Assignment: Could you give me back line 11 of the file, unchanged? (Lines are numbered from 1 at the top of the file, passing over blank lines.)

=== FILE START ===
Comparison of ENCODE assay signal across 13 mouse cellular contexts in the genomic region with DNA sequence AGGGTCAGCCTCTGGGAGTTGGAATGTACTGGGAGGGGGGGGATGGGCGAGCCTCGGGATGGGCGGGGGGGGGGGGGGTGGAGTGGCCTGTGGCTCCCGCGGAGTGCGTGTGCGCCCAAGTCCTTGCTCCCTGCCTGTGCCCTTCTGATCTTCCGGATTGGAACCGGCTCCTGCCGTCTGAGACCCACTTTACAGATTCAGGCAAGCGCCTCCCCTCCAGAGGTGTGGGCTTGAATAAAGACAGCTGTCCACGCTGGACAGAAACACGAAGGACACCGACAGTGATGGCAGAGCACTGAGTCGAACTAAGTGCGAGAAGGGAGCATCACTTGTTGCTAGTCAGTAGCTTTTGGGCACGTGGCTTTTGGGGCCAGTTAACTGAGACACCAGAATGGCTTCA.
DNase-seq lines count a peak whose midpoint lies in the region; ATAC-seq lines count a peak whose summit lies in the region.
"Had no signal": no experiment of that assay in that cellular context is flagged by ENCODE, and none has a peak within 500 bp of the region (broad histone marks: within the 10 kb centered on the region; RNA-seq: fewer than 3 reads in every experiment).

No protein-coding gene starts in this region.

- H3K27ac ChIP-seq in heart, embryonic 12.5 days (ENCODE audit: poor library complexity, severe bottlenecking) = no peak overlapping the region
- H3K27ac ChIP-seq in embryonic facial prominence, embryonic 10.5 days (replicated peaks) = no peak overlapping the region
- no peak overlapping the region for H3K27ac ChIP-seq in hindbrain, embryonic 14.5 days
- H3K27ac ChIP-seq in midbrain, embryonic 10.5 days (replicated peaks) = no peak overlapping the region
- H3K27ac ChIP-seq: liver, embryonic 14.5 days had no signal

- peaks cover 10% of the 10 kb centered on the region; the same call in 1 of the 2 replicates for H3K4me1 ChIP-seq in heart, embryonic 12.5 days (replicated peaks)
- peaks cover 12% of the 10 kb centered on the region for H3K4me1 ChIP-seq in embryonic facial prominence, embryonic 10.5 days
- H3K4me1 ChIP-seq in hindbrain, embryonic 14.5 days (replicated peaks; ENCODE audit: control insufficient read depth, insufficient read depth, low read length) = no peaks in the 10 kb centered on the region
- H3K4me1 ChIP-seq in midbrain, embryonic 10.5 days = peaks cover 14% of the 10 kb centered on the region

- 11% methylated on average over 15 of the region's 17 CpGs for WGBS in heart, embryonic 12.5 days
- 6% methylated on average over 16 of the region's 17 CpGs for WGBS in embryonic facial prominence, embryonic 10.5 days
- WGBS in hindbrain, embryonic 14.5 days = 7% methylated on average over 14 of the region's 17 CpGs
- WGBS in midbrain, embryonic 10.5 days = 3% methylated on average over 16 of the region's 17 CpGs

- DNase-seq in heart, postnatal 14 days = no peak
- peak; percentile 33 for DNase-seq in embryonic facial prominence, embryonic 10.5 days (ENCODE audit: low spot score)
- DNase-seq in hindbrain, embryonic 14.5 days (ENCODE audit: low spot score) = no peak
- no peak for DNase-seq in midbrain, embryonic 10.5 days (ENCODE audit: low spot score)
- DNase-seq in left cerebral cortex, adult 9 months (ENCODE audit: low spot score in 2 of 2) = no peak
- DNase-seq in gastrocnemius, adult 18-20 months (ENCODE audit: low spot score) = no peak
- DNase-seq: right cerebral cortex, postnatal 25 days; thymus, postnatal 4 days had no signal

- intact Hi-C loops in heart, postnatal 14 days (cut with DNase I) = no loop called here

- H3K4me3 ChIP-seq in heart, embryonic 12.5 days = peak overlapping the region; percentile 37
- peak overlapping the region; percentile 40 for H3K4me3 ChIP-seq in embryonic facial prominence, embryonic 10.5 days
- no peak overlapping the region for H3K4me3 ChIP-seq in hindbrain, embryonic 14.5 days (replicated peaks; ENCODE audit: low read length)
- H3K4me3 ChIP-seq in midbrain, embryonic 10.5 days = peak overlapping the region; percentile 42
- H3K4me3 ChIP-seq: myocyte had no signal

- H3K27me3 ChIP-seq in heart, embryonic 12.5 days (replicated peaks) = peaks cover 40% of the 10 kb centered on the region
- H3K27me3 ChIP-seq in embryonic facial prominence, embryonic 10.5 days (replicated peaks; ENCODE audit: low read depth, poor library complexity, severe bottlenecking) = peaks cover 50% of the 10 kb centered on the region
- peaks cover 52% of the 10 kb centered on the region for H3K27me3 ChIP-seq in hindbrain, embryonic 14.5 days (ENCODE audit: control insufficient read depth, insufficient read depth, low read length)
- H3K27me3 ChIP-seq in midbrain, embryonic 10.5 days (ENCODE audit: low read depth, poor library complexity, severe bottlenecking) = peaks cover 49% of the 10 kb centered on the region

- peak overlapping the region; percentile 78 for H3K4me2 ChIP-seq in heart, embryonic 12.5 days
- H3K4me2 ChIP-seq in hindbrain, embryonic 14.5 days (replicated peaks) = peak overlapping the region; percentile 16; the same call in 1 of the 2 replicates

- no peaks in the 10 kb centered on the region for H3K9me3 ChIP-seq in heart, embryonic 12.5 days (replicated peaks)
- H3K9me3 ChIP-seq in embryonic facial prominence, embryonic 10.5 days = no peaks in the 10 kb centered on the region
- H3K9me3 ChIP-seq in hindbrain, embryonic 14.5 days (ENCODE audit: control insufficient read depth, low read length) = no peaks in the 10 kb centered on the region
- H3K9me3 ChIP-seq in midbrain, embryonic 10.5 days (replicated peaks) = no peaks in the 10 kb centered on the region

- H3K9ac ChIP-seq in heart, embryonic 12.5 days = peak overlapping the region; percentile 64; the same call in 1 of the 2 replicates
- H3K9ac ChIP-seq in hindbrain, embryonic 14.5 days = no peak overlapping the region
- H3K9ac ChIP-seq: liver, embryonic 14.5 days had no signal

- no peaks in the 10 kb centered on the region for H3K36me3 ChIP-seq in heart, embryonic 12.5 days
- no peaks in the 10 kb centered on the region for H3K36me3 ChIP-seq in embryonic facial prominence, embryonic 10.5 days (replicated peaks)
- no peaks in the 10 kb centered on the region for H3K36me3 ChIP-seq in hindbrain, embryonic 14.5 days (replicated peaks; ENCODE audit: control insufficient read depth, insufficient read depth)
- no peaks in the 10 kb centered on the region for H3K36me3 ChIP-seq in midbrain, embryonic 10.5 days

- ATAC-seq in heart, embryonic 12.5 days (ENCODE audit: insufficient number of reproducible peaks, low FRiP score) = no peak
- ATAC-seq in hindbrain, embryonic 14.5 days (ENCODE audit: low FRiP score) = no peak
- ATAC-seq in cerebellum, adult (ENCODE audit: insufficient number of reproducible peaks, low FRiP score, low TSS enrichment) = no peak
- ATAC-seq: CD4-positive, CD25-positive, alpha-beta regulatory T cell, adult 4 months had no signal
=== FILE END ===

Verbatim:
- peaks cover 12% of the 10 kb centered on the region for H3K4me1 ChIP-seq in embryonic facial prominence, embryonic 10.5 days